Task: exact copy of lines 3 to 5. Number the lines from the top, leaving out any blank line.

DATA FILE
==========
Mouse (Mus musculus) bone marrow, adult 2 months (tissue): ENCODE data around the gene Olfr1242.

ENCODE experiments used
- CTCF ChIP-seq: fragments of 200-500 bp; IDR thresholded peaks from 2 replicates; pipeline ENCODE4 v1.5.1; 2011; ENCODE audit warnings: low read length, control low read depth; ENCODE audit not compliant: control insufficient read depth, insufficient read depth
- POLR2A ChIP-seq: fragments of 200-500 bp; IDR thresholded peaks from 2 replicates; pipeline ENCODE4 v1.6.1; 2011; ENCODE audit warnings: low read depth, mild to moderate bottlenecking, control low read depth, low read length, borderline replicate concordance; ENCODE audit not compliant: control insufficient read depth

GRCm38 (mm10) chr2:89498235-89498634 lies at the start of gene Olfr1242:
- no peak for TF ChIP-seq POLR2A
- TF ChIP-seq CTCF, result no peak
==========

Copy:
- CTCF ChIP-seq: fragments of 200-500 bp; IDR thresholded peaks from 2 replicates; pipeline ENCODE4 v1.5.1; 2011; ENCODE audit warnings: low read length, control low read depth; ENCODE audit not compliant: control insufficient read depth, insufficient read depth
- POLR2A ChIP-seq: fragments of 200-500 bp; IDR thresholded peaks from 2 replicates; pipeline ENCODE4 v1.6.1; 2011; ENCODE audit warnings: low read depth, mild to moderate bottlenecking, control low read depth, low read length, borderline replicate concordance; ENCODE audit not compliant: control insufficient read depth

GRCm38 (mm10) chr2:89498235-89498634 lies at the start of gene Olfr1242: